A top Russian general in Ukraine has lashed out at his superiors after being sacked from his command, accusing them of undermining the war effort through dishonesty and politicking, in the latest sign of turmoil within the Kremlin’s military leadership.

In a four-minute recording released late Wednesday night, Major General Ivan Popov addressed his troops, accusing his superiors of dealing a blow to his forces by removing him from his post in retaliation for speaking the truth about battlefield problems to senior leadership behind. closed doors His firing, and the unusual public airing of his grievances, reflected the disarray that has plagued Russia’s military command since a failed coup three weeks ago.

While the 58th Army of Combined Arms, which he commanded, slowed down a Ukrainian counter-offensive in the Zaporizhzhia region, “we were hit in the back by our commander-in-chief, who treacherously and basely decapitated our army at the most difficult and tense moment”, General Popov. said – an apparent reference to General Valery V. Gerasimov, head of the armed forces.

Since the uprising by Wagner’s mercenary group and its leader, Yevgeny V. Prigozhin, several senior officers have been arrested or removed from their posts, according to a person close to the Russian military, who spoke on condition of anonymity for security reasons.

Speculation has swirled in particular over the fate of General Sergei Surovikin, the head of the air force and former head of forces in Ukraine, who has not been seen in public since the uprising, and was told this week by a top Russian lawmaker. to be “resting”.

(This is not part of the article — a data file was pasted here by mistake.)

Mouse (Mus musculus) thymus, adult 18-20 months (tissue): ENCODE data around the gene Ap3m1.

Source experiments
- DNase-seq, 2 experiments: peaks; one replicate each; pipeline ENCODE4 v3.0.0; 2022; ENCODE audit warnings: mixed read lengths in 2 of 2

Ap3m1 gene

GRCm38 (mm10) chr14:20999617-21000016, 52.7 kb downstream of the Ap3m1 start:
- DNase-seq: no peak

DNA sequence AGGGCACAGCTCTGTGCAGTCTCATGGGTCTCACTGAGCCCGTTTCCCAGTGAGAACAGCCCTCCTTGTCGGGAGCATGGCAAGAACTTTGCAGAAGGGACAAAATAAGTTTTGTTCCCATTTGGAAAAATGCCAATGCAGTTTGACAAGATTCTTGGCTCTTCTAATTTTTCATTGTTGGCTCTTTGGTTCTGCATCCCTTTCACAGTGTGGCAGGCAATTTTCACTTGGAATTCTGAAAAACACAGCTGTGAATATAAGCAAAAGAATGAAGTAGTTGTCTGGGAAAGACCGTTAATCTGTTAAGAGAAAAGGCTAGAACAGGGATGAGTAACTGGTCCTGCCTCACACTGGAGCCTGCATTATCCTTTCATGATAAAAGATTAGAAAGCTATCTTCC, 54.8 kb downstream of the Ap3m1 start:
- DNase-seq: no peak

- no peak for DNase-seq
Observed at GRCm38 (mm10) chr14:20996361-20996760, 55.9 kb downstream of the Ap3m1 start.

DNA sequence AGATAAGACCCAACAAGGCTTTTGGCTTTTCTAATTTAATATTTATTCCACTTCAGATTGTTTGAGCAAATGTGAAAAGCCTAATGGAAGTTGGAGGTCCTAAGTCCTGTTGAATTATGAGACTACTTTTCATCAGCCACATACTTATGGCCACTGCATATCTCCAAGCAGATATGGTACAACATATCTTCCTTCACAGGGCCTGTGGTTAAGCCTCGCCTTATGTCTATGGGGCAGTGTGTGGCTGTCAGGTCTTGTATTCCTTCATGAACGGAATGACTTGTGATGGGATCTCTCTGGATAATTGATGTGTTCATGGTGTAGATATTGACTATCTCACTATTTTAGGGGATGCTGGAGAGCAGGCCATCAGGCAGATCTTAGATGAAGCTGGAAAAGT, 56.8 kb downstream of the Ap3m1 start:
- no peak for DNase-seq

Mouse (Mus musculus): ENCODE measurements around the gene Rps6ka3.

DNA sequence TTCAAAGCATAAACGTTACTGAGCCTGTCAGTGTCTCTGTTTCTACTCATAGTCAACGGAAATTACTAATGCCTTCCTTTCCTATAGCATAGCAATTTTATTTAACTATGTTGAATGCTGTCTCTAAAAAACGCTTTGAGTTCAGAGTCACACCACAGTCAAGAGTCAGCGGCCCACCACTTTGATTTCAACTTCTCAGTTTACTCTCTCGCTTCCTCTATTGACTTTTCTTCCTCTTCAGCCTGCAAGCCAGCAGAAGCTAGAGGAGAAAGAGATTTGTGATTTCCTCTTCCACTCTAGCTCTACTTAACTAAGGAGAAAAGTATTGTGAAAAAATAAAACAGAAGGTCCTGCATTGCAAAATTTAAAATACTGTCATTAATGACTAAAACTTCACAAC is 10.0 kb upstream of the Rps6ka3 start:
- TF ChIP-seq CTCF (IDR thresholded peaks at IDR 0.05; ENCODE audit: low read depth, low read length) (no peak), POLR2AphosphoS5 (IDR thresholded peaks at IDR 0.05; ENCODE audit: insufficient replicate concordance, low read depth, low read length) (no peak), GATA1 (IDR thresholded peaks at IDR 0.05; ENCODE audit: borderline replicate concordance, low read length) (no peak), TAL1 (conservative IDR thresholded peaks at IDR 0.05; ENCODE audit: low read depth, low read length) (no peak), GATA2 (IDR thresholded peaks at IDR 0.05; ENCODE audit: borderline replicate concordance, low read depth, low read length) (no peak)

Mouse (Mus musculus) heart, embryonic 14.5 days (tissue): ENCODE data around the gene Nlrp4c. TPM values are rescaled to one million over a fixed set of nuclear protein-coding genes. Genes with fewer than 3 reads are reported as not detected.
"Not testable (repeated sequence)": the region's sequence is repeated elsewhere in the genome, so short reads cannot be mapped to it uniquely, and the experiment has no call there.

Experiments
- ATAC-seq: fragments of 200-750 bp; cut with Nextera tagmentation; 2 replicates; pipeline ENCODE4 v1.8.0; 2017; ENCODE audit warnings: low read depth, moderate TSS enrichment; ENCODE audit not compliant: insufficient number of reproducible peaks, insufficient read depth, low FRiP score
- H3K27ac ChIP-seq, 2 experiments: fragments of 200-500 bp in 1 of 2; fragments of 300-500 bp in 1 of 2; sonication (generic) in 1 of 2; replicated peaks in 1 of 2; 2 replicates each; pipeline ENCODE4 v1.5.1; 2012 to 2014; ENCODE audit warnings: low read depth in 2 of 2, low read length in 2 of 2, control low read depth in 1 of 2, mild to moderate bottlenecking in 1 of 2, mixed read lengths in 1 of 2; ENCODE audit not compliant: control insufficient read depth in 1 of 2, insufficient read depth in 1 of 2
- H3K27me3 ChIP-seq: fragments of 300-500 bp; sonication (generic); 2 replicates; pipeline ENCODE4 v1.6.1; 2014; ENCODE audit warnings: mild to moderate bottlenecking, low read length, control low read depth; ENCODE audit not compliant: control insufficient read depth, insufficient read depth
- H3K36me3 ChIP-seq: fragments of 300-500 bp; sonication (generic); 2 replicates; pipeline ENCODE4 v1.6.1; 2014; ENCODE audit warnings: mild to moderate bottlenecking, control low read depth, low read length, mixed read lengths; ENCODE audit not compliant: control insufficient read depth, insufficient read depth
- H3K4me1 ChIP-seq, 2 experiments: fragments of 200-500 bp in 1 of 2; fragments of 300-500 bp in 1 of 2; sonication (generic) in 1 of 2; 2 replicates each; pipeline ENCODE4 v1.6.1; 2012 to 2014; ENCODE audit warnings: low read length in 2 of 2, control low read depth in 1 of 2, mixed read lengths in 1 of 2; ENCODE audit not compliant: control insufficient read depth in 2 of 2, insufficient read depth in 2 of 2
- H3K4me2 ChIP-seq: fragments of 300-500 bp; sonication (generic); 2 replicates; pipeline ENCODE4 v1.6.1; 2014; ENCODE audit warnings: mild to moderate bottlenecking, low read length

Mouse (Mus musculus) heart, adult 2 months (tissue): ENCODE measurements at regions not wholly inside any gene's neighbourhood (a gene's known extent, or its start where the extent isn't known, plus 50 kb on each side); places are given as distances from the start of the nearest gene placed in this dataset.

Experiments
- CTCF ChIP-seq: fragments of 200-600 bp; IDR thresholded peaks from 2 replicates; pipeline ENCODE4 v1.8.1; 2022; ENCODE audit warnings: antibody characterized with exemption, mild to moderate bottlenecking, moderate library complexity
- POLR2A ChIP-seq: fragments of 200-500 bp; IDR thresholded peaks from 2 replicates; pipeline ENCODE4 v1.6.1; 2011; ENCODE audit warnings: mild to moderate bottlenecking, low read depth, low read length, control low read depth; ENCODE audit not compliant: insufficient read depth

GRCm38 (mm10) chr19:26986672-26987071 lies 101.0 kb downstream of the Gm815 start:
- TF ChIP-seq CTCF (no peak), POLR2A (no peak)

The person close to the Russian military said that General Surovikin, an ally of Prigozhin who was said to have known before the uprising, had been arrested. In January, the Kremlin removed General Surovikin from overseeing Russian forces in Ukraine and put General Gerasimov in direct control of conducting the war, even as he remains chief of the Russian General Staff, an unconventional merger of duties for a military at war.

Adding to this week’s turmoil, another top Russian commander in Ukraine, Lieutenant Oleg Tsokov, deputy commander of the Southern Military District, was killed Tuesday in a Ukrainian airstrike in the occupied city of Berdiansk — one of Russia’s most senior. losses since the beginning of the war.

General Popov’s recording offered an extremely rare public look at what a top Russian officer thinks about how President Vladimir V. Putin’s expensive war is being waged. Western governments are eager for such intelligence, but U.S. officials say they have limited understanding of the views of Russian military leaders or the recriminations against them.

Also unclear is the status of Wagner soldiers and their leader, Mr. Prigozhin — who, as of last week, was said to be in Russia and free to roam, despite having staged a mutiny that he said was aimed at removing inept military leaders, no. Mr. Putin

“We’re not even sure where he is and what connection he has,” President Biden told reporters in Helsinki on Thursday. “If I were him, I’d be careful what I eat.”

Until his short-lived rebellion, Mr. Prigozhin, a civilian, often publicly denounced Russia’s military command, accusing it of incompetence and backstabbing, which he said led to the uprising. General Popov’s comments indicate that similar dissatisfaction exists high within the uniformed ranks.

But so far there is little indication that the fallout from the uprising has hurt the ability of Russian forces to defend against the Ukrainian counteroffensive, which began last month and has made only incremental progress.